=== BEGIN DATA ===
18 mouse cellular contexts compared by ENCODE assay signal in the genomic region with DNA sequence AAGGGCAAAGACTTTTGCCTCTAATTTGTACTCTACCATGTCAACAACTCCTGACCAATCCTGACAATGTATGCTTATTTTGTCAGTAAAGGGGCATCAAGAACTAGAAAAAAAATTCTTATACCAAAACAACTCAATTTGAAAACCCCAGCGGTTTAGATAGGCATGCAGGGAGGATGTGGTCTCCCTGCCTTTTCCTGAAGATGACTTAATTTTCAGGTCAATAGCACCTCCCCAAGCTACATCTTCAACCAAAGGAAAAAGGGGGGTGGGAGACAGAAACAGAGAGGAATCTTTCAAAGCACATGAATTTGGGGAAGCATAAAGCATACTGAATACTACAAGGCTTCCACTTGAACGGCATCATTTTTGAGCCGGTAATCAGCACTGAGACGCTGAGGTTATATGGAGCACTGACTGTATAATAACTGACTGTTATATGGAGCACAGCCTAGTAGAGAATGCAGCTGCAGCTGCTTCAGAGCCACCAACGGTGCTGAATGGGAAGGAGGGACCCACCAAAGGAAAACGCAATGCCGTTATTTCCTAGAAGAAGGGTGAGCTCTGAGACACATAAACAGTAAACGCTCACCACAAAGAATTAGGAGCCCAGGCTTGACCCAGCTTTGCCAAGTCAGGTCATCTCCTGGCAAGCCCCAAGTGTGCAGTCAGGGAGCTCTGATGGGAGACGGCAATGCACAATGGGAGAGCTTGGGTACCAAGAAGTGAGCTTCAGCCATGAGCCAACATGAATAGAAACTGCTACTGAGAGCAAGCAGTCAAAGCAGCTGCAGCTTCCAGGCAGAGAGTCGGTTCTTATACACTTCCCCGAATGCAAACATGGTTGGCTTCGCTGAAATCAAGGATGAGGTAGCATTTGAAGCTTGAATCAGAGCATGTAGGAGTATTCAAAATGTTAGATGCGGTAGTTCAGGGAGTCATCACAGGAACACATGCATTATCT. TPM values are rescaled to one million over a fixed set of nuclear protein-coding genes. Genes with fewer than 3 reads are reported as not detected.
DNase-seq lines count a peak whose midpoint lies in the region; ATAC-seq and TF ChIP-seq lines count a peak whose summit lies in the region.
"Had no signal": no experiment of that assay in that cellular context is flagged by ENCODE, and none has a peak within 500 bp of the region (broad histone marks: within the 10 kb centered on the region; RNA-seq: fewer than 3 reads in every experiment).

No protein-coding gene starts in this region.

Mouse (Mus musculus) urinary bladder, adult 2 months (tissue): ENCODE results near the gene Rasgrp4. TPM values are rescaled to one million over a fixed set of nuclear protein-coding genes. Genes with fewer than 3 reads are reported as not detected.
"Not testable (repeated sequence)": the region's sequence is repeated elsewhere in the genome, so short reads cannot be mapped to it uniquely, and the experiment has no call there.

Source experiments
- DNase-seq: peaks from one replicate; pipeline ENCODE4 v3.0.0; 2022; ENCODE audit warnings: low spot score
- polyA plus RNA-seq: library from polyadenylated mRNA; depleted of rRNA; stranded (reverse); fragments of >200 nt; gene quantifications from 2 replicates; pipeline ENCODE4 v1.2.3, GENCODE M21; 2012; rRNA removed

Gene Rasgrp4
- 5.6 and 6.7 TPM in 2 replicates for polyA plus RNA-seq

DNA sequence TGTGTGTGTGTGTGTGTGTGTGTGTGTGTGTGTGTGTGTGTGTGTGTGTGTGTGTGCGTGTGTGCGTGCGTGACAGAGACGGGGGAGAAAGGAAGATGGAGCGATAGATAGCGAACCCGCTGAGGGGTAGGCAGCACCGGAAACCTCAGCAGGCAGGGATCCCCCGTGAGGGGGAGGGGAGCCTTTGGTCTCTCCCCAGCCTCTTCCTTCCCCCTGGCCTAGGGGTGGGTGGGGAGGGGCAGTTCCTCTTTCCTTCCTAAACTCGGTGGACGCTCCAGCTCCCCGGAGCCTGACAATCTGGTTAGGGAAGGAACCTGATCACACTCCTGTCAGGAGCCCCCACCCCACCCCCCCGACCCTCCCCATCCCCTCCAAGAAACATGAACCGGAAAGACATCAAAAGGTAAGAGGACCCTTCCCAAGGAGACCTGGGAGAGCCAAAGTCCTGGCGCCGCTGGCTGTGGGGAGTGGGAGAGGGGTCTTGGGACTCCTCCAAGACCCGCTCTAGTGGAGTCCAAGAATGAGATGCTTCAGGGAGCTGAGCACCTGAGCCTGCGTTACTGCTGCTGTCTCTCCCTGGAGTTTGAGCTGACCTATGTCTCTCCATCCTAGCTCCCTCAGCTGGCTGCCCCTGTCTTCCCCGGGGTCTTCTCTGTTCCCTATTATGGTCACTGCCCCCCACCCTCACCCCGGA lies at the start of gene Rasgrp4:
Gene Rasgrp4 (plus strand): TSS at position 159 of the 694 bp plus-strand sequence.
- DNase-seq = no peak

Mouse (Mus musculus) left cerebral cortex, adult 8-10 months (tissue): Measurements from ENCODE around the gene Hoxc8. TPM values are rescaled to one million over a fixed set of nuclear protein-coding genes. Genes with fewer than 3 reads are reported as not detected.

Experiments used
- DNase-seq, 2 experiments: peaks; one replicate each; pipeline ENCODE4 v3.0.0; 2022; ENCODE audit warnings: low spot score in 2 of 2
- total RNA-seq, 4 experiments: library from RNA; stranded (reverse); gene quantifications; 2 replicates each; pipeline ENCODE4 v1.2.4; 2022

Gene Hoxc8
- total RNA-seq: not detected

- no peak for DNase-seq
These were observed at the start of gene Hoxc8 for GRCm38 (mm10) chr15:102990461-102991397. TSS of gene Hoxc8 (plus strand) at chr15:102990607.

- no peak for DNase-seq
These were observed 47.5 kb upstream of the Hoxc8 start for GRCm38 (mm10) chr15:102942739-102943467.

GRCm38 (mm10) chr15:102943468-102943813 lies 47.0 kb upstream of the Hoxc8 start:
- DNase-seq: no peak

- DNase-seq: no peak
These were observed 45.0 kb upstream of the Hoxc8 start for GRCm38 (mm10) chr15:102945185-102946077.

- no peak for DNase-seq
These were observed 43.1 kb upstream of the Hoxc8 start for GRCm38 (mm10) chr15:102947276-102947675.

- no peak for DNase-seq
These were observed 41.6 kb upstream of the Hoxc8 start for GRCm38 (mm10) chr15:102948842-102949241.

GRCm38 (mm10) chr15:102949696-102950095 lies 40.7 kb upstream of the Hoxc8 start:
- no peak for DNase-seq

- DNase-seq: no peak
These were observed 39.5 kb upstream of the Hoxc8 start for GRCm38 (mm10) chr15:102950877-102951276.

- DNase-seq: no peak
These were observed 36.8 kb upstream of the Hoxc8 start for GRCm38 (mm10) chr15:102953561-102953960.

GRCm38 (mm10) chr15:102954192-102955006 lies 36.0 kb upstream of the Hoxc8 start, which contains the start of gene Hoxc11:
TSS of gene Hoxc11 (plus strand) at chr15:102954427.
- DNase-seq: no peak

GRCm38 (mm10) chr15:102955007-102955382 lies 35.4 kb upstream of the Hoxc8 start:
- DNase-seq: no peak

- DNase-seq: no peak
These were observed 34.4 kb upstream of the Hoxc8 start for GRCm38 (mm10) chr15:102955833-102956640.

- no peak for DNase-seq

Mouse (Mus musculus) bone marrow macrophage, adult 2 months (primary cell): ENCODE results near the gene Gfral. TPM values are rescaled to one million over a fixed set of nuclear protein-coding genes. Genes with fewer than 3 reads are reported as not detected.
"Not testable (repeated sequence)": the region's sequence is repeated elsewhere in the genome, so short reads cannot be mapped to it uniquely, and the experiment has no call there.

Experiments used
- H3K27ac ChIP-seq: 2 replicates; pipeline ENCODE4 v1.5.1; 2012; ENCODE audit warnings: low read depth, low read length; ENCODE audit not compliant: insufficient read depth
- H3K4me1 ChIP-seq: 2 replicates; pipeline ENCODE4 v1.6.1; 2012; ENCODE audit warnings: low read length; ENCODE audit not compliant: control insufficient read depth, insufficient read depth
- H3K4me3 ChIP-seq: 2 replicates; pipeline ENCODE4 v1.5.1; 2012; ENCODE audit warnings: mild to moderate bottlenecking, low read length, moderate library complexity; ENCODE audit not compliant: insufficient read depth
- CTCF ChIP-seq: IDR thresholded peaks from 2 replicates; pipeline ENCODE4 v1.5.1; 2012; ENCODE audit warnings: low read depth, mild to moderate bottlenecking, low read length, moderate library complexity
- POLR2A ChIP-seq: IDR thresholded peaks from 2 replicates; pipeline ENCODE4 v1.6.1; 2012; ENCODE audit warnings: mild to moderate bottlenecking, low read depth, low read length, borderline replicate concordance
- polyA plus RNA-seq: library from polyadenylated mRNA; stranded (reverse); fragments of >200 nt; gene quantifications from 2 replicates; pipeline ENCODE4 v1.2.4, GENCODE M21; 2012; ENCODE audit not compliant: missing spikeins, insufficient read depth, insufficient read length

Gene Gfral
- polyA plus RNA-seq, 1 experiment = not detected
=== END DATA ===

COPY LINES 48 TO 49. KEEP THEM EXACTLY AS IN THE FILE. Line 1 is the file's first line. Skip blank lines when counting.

"Not testable (repeated sequence)": the region's sequence is repeated elsewhere in the genome, so short reads cannot be mapped to it uniquely, and the experiment has no call there.

Experiments used